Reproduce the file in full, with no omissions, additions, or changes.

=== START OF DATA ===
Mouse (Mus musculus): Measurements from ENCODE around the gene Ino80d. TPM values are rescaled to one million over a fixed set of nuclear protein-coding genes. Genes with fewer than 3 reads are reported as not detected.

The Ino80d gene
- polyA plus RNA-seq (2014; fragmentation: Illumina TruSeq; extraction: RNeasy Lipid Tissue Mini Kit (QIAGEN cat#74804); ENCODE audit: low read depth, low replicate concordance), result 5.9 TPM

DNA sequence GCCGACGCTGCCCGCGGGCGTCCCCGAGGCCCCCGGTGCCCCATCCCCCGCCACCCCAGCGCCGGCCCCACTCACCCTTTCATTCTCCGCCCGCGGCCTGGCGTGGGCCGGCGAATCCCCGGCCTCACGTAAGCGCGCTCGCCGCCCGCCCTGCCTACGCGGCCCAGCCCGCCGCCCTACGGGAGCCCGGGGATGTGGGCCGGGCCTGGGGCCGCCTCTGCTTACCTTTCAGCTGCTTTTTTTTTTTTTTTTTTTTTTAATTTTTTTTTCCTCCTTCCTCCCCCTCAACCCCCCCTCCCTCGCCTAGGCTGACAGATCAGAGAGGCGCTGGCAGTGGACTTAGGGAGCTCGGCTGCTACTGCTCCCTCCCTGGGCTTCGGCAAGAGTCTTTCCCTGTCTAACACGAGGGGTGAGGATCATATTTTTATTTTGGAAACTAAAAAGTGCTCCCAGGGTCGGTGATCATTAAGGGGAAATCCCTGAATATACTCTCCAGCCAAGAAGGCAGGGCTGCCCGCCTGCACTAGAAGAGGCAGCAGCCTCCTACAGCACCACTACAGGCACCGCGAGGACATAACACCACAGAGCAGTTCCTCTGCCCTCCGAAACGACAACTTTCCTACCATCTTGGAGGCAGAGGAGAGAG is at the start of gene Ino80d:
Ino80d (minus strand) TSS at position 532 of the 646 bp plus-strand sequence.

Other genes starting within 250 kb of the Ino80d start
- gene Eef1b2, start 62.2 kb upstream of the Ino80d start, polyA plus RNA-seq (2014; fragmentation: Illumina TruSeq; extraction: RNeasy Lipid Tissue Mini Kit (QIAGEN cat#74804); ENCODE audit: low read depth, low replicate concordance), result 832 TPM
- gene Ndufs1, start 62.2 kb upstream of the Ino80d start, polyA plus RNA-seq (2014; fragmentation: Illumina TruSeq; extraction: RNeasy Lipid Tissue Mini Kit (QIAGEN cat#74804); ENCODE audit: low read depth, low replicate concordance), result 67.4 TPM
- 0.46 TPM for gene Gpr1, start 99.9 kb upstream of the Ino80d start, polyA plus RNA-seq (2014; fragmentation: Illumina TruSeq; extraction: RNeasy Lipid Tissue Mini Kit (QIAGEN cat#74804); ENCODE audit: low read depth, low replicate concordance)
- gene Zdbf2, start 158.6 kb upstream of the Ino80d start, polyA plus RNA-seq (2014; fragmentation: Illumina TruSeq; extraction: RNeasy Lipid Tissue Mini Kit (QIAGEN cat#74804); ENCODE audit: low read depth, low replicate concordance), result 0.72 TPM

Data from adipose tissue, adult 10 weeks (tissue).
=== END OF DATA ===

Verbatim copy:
Mouse (Mus musculus): Measurements from ENCODE around the gene Ino80d. TPM values are rescaled to one million over a fixed set of nuclear protein-coding genes. Genes with fewer than 3 reads are reported as not detected.

The Ino80d gene
- polyA plus RNA-seq (2014; fragmentation: Illumina TruSeq; extraction: RNeasy Lipid Tissue Mini Kit (QIAGEN cat#74804); ENCODE audit: low read depth, low replicate concordance), result 5.9 TPM

DNA sequence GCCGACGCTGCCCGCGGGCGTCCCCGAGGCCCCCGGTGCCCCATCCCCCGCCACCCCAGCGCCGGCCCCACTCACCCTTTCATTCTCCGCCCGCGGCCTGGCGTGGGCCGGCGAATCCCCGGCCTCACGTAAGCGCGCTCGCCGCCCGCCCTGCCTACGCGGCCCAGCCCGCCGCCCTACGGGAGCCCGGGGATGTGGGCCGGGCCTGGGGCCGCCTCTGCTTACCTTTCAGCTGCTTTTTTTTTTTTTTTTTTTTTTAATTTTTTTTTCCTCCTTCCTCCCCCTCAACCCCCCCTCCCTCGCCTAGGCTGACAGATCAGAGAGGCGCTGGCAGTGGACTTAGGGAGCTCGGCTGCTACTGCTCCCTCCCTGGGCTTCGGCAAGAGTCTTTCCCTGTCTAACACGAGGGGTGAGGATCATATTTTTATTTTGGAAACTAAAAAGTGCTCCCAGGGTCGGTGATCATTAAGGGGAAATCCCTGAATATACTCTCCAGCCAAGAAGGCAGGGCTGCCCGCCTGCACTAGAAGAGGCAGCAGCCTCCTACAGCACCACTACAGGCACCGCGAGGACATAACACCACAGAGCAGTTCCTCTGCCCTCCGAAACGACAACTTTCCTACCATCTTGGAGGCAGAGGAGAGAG is at the start of gene Ino80d:
Ino80d (minus strand) TSS at position 532 of the 646 bp plus-strand sequence.

Other genes starting within 250 kb of the Ino80d start
- gene Eef1b2, start 62.2 kb upstream of the Ino80d start, polyA plus RNA-seq (2014; fragmentation: Illumina TruSeq; extraction: RNeasy Lipid Tissue Mini Kit (QIAGEN cat#74804); ENCODE audit: low read depth, low replicate concordance), result 832 TPM
- gene Ndufs1, start 62.2 kb upstream of the Ino80d start, polyA plus RNA-seq (2014; fragmentation: Illumina TruSeq; extraction: RNeasy Lipid Tissue Mini Kit (QIAGEN cat#74804); ENCODE audit: low read depth, low replicate concordance), result 67.4 TPM
- 0.46 TPM for gene Gpr1, start 99.9 kb upstream of the Ino80d start, polyA plus RNA-seq (2014; fragmentation: Illumina TruSeq; extraction: RNeasy Lipid Tissue Mini Kit (QIAGEN cat#74804); ENCODE audit: low read depth, low replicate concordance)
- gene Zdbf2, start 158.6 kb upstream of the Ino80d start, polyA plus RNA-seq (2014; fragmentation: Illumina TruSeq; extraction: RNeasy Lipid Tissue Mini Kit (QIAGEN cat#74804); ENCODE audit: low read depth, low replicate concordance), result 0.72 TPM

Data from adipose tissue, adult 10 weeks (tissue).